I know tomorrow you are getting your leg amputated
but right now you are taking a placement exam
in a computer lab by the downtown
bus station in the hope that you can start
banking credits toward a drug counseling
certificate if only you can blink away
the white hot pin-holes boiling
their way through some solve for X equation
on your leg’s last living day. Rob, I know
this is probably bad timing but I
wanted to tell you the Biosphere—you
know—that dome of triangles by the river—
well, they’ve got a picture of you in their display
on global warming and the city—you’re slipping on ice
and your ass crack is hanging out
and the display doesn’t mention cutting carbon
and only farts out solutions
to the end of the world
that only end the world. Rob, I felt like
this is the kind of thing you’d want to know,
and I still think about what you told me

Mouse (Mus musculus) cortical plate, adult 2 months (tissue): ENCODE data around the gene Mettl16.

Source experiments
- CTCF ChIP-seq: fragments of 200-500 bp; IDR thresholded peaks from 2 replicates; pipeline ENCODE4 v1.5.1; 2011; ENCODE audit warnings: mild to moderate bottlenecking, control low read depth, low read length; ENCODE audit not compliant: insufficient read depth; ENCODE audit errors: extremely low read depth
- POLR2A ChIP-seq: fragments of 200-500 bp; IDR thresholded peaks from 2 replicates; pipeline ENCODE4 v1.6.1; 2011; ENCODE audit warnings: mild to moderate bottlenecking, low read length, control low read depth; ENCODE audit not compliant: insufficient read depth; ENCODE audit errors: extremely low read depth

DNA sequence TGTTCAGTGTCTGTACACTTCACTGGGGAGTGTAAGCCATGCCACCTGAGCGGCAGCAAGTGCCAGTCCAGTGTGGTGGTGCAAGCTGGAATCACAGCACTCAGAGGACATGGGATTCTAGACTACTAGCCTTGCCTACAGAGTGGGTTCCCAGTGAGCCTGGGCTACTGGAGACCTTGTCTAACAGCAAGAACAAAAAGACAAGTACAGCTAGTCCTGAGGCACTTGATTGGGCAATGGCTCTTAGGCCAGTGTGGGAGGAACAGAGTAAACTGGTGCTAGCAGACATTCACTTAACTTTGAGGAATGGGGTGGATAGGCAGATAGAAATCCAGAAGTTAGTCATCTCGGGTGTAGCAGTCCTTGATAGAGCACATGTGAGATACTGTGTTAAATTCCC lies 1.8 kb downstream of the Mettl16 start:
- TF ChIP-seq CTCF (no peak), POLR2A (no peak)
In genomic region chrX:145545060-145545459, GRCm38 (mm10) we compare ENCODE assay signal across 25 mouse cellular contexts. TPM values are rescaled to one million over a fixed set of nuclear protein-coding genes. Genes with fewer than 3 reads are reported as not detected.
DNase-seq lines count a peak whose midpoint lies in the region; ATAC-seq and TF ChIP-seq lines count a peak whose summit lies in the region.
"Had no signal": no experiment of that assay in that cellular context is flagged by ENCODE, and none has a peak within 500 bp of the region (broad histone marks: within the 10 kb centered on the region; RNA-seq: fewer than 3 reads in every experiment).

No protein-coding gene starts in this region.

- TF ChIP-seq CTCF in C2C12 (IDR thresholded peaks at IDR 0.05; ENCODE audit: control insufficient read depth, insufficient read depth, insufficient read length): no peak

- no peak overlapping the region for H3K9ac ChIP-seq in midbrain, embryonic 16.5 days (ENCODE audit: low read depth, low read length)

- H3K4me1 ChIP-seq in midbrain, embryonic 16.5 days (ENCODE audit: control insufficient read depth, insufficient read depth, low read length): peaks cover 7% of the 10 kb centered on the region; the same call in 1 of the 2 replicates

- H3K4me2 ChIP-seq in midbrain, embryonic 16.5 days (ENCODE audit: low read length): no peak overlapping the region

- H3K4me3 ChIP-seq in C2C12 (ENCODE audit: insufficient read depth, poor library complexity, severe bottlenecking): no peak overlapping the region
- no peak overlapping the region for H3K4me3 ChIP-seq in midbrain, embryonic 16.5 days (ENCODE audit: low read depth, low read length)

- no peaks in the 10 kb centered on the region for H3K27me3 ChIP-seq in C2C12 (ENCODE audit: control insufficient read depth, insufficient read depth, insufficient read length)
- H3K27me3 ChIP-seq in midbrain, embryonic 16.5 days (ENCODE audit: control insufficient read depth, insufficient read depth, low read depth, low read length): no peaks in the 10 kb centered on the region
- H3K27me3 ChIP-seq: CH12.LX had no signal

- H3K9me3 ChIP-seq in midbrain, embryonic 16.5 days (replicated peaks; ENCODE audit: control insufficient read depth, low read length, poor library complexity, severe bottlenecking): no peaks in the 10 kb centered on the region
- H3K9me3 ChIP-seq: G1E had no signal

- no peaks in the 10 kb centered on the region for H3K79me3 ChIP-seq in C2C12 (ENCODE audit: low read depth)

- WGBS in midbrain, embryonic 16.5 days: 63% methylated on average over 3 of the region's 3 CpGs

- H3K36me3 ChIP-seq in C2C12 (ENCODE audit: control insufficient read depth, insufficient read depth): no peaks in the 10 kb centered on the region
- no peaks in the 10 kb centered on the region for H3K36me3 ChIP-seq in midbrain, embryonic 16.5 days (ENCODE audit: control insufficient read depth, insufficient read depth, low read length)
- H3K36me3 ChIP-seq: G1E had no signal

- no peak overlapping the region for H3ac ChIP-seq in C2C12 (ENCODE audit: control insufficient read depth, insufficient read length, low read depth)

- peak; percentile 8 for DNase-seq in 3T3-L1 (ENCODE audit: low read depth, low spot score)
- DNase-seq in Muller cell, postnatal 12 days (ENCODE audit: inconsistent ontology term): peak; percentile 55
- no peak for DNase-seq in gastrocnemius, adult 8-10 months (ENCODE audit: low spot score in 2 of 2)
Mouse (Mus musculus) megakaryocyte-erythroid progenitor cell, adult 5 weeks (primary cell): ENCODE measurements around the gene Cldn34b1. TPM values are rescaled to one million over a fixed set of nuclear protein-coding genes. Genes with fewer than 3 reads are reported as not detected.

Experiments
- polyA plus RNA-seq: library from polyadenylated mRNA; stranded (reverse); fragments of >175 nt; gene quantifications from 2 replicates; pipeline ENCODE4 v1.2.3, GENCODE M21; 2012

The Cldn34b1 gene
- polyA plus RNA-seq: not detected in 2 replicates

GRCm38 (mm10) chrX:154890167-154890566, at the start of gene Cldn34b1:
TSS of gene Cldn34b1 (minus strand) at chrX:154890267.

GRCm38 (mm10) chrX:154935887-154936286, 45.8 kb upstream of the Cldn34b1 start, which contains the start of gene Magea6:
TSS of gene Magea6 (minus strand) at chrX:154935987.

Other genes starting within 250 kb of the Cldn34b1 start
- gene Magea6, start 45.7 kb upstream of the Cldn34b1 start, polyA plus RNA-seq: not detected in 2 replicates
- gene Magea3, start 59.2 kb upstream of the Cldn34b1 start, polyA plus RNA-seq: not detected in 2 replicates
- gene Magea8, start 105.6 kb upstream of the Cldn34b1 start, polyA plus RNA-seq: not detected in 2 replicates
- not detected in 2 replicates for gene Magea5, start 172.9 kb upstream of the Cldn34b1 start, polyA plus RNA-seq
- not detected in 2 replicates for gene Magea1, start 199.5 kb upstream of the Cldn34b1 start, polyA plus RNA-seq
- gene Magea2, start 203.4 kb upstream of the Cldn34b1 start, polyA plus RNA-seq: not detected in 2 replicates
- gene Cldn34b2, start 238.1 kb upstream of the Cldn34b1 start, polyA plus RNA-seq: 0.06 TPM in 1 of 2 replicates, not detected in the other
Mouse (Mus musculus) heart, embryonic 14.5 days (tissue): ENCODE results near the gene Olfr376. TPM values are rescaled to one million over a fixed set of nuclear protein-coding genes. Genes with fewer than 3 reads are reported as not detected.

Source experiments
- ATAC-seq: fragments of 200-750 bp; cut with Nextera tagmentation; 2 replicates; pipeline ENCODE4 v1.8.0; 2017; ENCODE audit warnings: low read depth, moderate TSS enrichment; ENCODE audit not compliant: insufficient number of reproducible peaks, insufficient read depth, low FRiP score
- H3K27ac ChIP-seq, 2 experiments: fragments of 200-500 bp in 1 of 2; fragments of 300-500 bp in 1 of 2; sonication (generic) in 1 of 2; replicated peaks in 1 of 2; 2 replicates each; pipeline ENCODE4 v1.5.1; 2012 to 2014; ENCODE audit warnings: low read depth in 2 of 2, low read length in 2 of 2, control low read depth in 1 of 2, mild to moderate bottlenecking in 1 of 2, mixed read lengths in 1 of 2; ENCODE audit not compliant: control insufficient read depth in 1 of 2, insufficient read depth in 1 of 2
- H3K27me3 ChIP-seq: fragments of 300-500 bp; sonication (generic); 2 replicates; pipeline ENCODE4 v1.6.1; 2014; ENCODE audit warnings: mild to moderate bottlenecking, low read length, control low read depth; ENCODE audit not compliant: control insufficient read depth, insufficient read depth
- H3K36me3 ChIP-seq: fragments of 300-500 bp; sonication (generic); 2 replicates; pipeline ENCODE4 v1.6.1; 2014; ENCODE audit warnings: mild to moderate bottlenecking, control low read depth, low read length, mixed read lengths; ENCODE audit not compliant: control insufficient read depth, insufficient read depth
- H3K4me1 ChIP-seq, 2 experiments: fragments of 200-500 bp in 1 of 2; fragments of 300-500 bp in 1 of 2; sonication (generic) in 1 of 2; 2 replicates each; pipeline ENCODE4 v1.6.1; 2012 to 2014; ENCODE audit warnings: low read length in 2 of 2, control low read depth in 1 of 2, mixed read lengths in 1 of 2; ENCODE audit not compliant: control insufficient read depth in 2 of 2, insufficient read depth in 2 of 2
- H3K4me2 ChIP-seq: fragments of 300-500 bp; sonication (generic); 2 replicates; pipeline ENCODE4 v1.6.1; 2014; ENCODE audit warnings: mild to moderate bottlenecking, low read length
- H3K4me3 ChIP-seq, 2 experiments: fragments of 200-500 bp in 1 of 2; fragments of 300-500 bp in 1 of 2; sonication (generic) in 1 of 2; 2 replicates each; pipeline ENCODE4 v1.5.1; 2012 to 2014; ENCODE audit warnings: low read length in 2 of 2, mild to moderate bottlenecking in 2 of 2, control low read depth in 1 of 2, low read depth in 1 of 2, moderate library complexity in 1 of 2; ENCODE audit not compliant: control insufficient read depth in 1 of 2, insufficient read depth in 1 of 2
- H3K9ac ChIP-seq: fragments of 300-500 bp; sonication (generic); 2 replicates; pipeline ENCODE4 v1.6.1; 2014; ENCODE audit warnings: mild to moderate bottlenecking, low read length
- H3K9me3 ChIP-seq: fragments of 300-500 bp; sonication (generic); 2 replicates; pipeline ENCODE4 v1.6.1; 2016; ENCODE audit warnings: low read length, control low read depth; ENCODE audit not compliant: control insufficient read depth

in rehab, when you were only eating cornflakes:
that part of the pleasure of hearing
someone pour the liquid of a melody
from an instrument is knowing one day
it will be outmoded. No one will play it again.
Anyway, Rob, you’ll probably get this after your surgery.
I hope you did good on the test.
Joe Hall is a writer, researcher, and educator in Ithaca and Buffalo, NY. He's the author of three books of poetry on Black Ocean Press: Pigafetta Is My Wife (2010), The Devotional Poems (2013), and Someone's Utopia (2018). He's also written two collaborative chapbooks with Cheryl Quimba and a books of poems with Chad Hardy, The Container Store Vols I & II (2012). You can follow him at joehalljoehall.com.